Tips for Working with the Oppositional ChildWritten by Sheree S. Marty, BSE, MA
"I WON'T DO IT!" "YOU CAN'T MAKE ME!"
Whether parent or teacher, we have all "been there" and "done that" with a child exhibiting refusal behaviors. Before "losing your cool" and your power as well, interventions and strategies are provided for use to help deescalate this classic power struggle.
-Avoid placing yourself in a stand-off situation with child.
-Don’t “mark a line in sand” unless prepared to follow through with consequences on your own. Creating a demand situation….“You will sit in your seat or I will call someone to seat you”….will cause authority figure to lose his/her power. This is a main goal of oppositional children…personal control over their environment.
-Under a demand situation, especially with authority figures, an oppositional child will be more likely to escalate to extreme opposition. Stop talking. Give child a chance to detach from situation with some power. Problem-solving situation when both parties are calm will prove more productive.
Dice - The Ultimate Educational, Portable Entertainment For Kids!Written by Lindsay Small
How do you keep kids amused for long summer holidays? What do you do when inevitable rainy day blues strike and everyone gets fractious and argumentative? And how do you cope when you are forced to play waiting game … in doctors' surgeries, airports, or even long car journeys?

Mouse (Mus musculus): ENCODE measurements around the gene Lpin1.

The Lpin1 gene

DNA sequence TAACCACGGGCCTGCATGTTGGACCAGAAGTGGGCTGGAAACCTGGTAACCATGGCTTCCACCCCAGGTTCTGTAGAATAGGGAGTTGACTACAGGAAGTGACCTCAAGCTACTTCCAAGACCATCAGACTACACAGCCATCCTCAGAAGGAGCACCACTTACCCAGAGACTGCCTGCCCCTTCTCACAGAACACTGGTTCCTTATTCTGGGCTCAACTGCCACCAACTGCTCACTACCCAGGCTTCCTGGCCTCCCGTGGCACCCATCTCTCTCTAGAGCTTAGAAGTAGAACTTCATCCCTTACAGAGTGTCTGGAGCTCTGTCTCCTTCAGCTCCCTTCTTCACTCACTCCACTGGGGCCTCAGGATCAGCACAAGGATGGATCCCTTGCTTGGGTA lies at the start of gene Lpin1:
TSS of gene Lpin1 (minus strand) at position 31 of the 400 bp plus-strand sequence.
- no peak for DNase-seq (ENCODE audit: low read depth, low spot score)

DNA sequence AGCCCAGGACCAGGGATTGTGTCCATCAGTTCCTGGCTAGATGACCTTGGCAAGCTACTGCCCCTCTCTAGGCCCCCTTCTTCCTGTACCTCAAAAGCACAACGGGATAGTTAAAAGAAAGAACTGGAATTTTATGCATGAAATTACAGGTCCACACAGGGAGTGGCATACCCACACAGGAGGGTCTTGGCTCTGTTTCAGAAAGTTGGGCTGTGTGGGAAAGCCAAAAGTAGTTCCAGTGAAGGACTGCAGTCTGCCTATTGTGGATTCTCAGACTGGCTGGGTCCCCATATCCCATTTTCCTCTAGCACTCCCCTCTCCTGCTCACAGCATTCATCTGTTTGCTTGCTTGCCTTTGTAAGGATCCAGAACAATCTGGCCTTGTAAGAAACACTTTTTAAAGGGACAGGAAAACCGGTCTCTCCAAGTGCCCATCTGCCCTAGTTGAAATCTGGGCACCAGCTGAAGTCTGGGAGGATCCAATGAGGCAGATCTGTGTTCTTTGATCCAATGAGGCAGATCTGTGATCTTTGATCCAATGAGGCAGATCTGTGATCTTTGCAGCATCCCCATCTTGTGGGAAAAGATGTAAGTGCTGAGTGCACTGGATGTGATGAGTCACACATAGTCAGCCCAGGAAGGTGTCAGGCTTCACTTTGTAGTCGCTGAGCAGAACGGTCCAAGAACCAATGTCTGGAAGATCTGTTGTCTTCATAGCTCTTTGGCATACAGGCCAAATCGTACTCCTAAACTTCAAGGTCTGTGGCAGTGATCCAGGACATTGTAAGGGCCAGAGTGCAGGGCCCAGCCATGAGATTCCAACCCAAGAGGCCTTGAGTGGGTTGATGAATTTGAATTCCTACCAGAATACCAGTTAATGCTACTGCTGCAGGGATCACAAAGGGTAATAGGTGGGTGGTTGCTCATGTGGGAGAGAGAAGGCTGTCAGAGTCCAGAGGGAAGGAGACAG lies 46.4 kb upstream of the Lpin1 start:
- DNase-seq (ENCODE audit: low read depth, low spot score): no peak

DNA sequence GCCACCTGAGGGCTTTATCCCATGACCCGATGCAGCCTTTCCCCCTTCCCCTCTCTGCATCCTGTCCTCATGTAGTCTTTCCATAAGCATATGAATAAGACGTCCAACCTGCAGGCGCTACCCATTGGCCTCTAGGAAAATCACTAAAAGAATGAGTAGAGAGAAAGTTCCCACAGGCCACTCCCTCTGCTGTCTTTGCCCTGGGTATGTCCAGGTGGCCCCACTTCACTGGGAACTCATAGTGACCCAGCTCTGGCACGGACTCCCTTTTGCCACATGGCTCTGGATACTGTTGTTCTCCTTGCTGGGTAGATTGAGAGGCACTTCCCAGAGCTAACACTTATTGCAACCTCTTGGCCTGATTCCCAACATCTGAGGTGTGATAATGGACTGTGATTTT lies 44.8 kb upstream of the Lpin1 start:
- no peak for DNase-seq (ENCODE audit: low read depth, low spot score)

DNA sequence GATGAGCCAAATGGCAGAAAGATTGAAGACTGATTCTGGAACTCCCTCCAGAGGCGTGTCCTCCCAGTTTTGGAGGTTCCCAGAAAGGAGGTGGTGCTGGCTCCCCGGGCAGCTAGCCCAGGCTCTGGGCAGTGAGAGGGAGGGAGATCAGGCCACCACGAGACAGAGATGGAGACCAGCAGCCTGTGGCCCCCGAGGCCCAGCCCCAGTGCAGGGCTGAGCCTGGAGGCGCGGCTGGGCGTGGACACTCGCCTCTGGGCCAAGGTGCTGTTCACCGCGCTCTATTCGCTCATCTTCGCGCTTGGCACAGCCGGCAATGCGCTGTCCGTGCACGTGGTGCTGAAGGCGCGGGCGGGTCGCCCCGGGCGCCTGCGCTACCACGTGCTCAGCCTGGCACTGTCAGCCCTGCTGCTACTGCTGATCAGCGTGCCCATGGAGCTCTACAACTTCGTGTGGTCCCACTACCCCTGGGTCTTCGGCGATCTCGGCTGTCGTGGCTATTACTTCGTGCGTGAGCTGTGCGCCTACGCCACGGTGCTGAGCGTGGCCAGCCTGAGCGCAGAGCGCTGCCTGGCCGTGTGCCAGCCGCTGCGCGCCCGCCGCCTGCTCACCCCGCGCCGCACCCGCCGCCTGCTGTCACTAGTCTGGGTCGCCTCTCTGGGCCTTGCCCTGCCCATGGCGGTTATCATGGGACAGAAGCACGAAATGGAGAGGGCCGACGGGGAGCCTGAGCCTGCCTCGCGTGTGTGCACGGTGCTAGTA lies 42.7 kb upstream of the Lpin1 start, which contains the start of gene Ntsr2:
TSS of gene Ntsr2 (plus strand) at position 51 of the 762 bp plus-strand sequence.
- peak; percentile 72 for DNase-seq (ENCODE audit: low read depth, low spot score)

Get dice out! Dice games are ultimate in quick and easy entertainment, with added advantages of being cheap, portable and educational too! You can start playing dice with children as young as 2 ½, as long as you are sure that they are past stage of putting things into their mouths. And you will find that all ages up to grandparents are happy to join in.
I offer below three particularly quick and easy games, all of which can be played with children from about age of 4 up. All you need are pencil and paper and dice - a maximum of 7, which you can probably find in existing game boxes around house.
Beat That! You will need between two to seven dice, depending on age of players. Roll dice and put them in order to make highest number possible. If you roll a 4 and a 6, for example, your best answer would be 64. Using three dice, a roll of 3, 5 and 2 should give you 532, and so on. Write down your answer, pass dice, and challenge next player to "Beat That!" Play in rounds and assign a winner to each round. For a change, try making smallest number possible! This is a great game for reinforcing concept of place value.